How to Deal With the Mask of Anxiety

When I first came across this post from the Cleveland Clinic about mask anxiety, I thought it had something to do with the anxiety caused by other people refusing to wear masks. And while this is certainly something that many of us have struggled with over the past few months, the article talks about another type of mask-related anxiety – mask- wearing anxiety. Here’s what you need to know, along with some tips to help you manage this specific stressor.

What is camouflage alarm?

Face masks have been one of the most visible and controversial aspects of the pandemic. Not long ago, it was hard to believe that something designed to protect other people (and yourself) would become such a political hot button, but here we are.

Except, not all people with face mask problems are politically motivated. In fact, some people may actually want * to put on a mask (for public health and self-defense purposes) but cannot bring themselves to do so because even thinking about it can cause stress or panic. This is especially important for people with existing anxiety disorders and / or claustrophobia, according to Dr. Brian Barnett, a psychiatrist at the Cleveland Clinic.

“While some people with an anxiety mask may only experience psychological symptoms, others may have symptoms such as increased heart rate, shortness of breath, chest tightness, sweat and dizziness,” Barnett explains in his post. But if you have never experienced these sensations before, you may not realize that you are experiencing anxiety-related symptoms. If you fall into this category, he has some tips to help you cope.

(* Yes, we know masks are hot and uncomfortable, and under different circumstances most people – except maybe bank robbers – would prefer not to wear them. But in this example, this is someone who understands the benefits of a face mask . and wants to contribute.)

Tips for Dealing with an Anxiety Mask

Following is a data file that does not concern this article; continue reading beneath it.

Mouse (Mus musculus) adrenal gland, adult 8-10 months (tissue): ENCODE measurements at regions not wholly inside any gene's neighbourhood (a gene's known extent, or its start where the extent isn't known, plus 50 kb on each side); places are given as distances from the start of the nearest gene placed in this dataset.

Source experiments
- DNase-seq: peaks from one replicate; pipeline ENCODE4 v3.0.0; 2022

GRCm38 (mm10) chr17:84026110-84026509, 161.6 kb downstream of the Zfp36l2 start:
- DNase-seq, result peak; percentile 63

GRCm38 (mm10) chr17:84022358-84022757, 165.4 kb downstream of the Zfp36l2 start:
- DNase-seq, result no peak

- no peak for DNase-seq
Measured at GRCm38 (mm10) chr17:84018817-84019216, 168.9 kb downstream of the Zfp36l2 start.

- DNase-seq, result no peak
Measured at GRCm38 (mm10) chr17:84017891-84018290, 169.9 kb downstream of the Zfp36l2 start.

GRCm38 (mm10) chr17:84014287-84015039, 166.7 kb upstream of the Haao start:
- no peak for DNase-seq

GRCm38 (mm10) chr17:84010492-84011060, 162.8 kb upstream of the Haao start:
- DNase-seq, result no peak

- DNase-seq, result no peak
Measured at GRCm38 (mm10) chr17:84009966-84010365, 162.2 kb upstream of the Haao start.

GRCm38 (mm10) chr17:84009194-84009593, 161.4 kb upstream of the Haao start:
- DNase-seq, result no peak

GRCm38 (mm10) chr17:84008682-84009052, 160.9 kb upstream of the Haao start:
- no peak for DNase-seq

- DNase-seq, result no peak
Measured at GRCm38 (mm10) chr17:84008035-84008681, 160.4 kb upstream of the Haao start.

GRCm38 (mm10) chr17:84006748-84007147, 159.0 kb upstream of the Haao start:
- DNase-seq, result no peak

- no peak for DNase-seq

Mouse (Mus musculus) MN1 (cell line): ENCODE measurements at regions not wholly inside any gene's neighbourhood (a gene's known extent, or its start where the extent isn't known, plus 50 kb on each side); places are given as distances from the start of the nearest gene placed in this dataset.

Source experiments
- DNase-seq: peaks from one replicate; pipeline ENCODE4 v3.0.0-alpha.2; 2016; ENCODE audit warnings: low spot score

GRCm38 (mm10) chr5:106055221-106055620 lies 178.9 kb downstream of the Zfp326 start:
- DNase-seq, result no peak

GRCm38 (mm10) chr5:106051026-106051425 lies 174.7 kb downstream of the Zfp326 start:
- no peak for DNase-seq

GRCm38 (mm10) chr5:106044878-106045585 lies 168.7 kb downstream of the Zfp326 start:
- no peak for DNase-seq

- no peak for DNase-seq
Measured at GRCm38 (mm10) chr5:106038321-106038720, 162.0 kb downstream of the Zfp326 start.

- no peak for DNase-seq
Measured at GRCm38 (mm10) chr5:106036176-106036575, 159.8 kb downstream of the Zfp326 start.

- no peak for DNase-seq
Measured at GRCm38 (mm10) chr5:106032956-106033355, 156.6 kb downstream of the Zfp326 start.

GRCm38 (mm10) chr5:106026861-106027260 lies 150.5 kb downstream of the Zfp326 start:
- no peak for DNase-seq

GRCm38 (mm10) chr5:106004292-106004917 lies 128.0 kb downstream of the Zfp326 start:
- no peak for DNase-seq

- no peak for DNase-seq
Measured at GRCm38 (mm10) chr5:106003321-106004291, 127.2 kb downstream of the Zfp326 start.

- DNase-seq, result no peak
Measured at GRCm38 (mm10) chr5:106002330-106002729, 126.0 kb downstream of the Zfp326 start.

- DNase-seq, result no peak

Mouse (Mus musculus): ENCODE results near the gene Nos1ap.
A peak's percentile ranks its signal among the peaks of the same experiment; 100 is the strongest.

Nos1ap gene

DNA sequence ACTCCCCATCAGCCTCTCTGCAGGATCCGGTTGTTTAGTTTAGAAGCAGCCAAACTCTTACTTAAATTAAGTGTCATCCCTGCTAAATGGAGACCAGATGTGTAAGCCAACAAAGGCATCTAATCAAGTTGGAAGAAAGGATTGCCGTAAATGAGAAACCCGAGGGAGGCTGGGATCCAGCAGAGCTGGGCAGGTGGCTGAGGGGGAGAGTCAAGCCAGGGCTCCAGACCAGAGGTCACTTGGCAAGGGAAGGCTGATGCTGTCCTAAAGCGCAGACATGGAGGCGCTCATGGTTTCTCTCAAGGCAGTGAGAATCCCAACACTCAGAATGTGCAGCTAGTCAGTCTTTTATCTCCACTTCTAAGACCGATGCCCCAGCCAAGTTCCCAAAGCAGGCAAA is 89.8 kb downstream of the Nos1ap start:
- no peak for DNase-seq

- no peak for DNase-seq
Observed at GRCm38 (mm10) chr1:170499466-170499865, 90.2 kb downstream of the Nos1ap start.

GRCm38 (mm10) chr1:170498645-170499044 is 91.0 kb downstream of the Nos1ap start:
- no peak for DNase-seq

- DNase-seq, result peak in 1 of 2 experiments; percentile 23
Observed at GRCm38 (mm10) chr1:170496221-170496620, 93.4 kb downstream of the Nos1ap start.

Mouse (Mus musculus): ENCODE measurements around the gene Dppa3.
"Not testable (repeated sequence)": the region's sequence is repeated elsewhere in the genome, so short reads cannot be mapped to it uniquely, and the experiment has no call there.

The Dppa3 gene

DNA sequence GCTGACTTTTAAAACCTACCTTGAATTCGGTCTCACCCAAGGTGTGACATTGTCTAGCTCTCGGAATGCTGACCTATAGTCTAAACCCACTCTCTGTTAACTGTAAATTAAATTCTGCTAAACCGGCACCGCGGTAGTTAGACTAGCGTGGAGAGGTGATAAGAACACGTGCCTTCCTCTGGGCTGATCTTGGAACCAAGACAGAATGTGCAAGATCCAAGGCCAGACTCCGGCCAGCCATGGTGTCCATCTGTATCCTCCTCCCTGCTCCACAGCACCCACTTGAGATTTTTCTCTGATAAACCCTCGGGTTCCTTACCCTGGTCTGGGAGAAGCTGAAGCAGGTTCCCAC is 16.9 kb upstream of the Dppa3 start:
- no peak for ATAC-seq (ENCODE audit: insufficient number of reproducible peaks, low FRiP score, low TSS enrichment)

While Barnett points out that people with more severe cases of masked anxiety may want to seek professional psychiatric treatment, there are a few things anyone can try for themselves.

Find a mask that suits you

There is currently no “standard” version of a reusable face mask – we have options. Barnett says buying a face mask that works for you can “empower you.” It makes sense: finally, finding a mask that is the right size and relatively comfortable can make a big difference.

So if you first tried wearing face mask fabrics a few months ago (before they became more widely available on Etsy and then mass produced), you should know now that there are so many other options out there. There are breathable fabric masks that can be more comfortable than others, not to mention the multitude of colors and designs.

For example, I had decent experience wearing face masks before COVID, and I had a few that were relatively comfortable. I then ordered a few from a small Los Angeles store and they fit so well that it greatly improved my mask-wearing experience – to the point where sometimes I forget that I’m wearing one. The takeaway here is that you may have to virtually shop around and try out several fabrics, shapes, and designs for masks before finding one that makes you feel less anxious than others.

Home test drive masks

If you don’t like the feel of wearing a face mask, Barnett suggests trying it at home, so at least you’re in a safe, comfortable, and familiar place as you get used to having it on your face. You also don’t have to start wearing it for hours. He suggests starting small and moving on.

Challenge your anxious thoughts

If you’ve tried cognitive behavioral therapy (CBT) before, then you’re probably at least somewhat familiar with the concept of dealing with your negative thoughts. Barnett says this strategy can work with an anxiety mask too. For example, if you are worried about a mask reducing oxygen flow to your lungs , he recommends reminding yourself that healthcare professionals have regularly worn masks for over 100 years without fighting this side effect.

Barnett’s next important piece of advice is to remind yourself that “getting COVID-19 without a mask is much more dangerous to your health than feeling uncomfortable while wearing a mask.” As an anxious person, I’m not sure how I feel about substituting one stressor for another (you may worry about wearing a mask and getting COVID at the same time ), but that doesn’t mean it won’t work for some people.

However, I can agree with Barnett’s latest suggestion: Think of wearing a face mask as one of the few things you can do to feel in control at a time when things are still undecided. It may not relieve you of the anxiety associated with the mask, but if you are not good at dealing with the feeling that everything is out of your control, such framing can help.


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